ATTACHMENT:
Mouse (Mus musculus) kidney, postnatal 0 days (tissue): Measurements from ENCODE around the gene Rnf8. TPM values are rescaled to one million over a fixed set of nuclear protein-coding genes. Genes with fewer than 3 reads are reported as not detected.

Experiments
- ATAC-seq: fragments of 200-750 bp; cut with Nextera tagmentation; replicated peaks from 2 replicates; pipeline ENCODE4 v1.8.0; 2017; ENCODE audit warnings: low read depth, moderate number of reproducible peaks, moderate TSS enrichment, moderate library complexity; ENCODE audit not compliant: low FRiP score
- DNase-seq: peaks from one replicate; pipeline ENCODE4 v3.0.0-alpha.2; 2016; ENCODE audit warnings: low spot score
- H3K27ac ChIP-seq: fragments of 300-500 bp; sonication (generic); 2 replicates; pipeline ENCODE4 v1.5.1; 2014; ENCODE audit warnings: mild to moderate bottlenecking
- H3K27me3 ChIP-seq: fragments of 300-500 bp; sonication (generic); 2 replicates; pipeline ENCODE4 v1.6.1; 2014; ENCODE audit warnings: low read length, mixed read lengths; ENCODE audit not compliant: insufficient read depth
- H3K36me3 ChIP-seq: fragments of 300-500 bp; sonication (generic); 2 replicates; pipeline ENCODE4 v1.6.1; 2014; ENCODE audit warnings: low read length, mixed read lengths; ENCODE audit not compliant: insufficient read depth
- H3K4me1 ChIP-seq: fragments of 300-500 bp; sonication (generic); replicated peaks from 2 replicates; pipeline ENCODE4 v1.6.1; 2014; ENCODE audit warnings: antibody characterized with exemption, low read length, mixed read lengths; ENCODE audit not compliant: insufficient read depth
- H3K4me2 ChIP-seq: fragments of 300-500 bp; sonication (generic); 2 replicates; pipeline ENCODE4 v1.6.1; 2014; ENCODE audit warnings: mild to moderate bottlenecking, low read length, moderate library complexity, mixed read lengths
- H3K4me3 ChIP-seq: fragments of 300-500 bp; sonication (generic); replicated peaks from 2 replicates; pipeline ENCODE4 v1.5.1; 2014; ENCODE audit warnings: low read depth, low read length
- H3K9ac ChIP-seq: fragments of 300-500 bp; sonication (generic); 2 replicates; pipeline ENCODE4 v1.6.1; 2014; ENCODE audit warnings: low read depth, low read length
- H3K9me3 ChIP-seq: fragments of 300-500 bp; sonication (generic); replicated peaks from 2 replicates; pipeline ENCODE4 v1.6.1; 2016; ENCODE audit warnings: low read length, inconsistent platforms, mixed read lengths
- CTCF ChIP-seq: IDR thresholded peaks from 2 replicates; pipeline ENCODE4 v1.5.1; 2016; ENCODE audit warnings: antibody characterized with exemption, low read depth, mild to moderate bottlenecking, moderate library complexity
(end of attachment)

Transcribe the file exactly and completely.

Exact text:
Mouse (Mus musculus) kidney, postnatal 0 days (tissue): Measurements from ENCODE around the gene Rnf8. TPM values are rescaled to one million over a fixed set of nuclear protein-coding genes. Genes with fewer than 3 reads are reported as not detected.

Experiments
- ATAC-seq: fragments of 200-750 bp; cut with Nextera tagmentation; replicated peaks from 2 replicates; pipeline ENCODE4 v1.8.0; 2017; ENCODE audit warnings: low read depth, moderate number of reproducible peaks, moderate TSS enrichment, moderate library complexity; ENCODE audit not compliant: low FRiP score
- DNase-seq: peaks from one replicate; pipeline ENCODE4 v3.0.0-alpha.2; 2016; ENCODE audit warnings: low spot score
- H3K27ac ChIP-seq: fragments of 300-500 bp; sonication (generic); 2 replicates; pipeline ENCODE4 v1.5.1; 2014; ENCODE audit warnings: mild to moderate bottlenecking
- H3K27me3 ChIP-seq: fragments of 300-500 bp; sonication (generic); 2 replicates; pipeline ENCODE4 v1.6.1; 2014; ENCODE audit warnings: low read length, mixed read lengths; ENCODE audit not compliant: insufficient read depth
- H3K36me3 ChIP-seq: fragments of 300-500 bp; sonication (generic); 2 replicates; pipeline ENCODE4 v1.6.1; 2014; ENCODE audit warnings: low read length, mixed read lengths; ENCODE audit not compliant: insufficient read depth
- H3K4me1 ChIP-seq: fragments of 300-500 bp; sonication (generic); replicated peaks from 2 replicates; pipeline ENCODE4 v1.6.1; 2014; ENCODE audit warnings: antibody characterized with exemption, low read length, mixed read lengths; ENCODE audit not compliant: insufficient read depth
- H3K4me2 ChIP-seq: fragments of 300-500 bp; sonication (generic); 2 replicates; pipeline ENCODE4 v1.6.1; 2014; ENCODE audit warnings: mild to moderate bottlenecking, low read length, moderate library complexity, mixed read lengths
- H3K4me3 ChIP-seq: fragments of 300-500 bp; sonication (generic); replicated peaks from 2 replicates; pipeline ENCODE4 v1.5.1; 2014; ENCODE audit warnings: low read depth, low read length
- H3K9ac ChIP-seq: fragments of 300-500 bp; sonication (generic); 2 replicates; pipeline ENCODE4 v1.6.1; 2014; ENCODE audit warnings: low read depth, low read length
- H3K9me3 ChIP-seq: fragments of 300-500 bp; sonication (generic); replicated peaks from 2 replicates; pipeline ENCODE4 v1.6.1; 2016; ENCODE audit warnings: low read length, inconsistent platforms, mixed read lengths
- CTCF ChIP-seq: IDR thresholded peaks from 2 replicates; pipeline ENCODE4 v1.5.1; 2016; ENCODE audit warnings: antibody characterized with exemption, low read depth, mild to moderate bottlenecking, moderate library complexity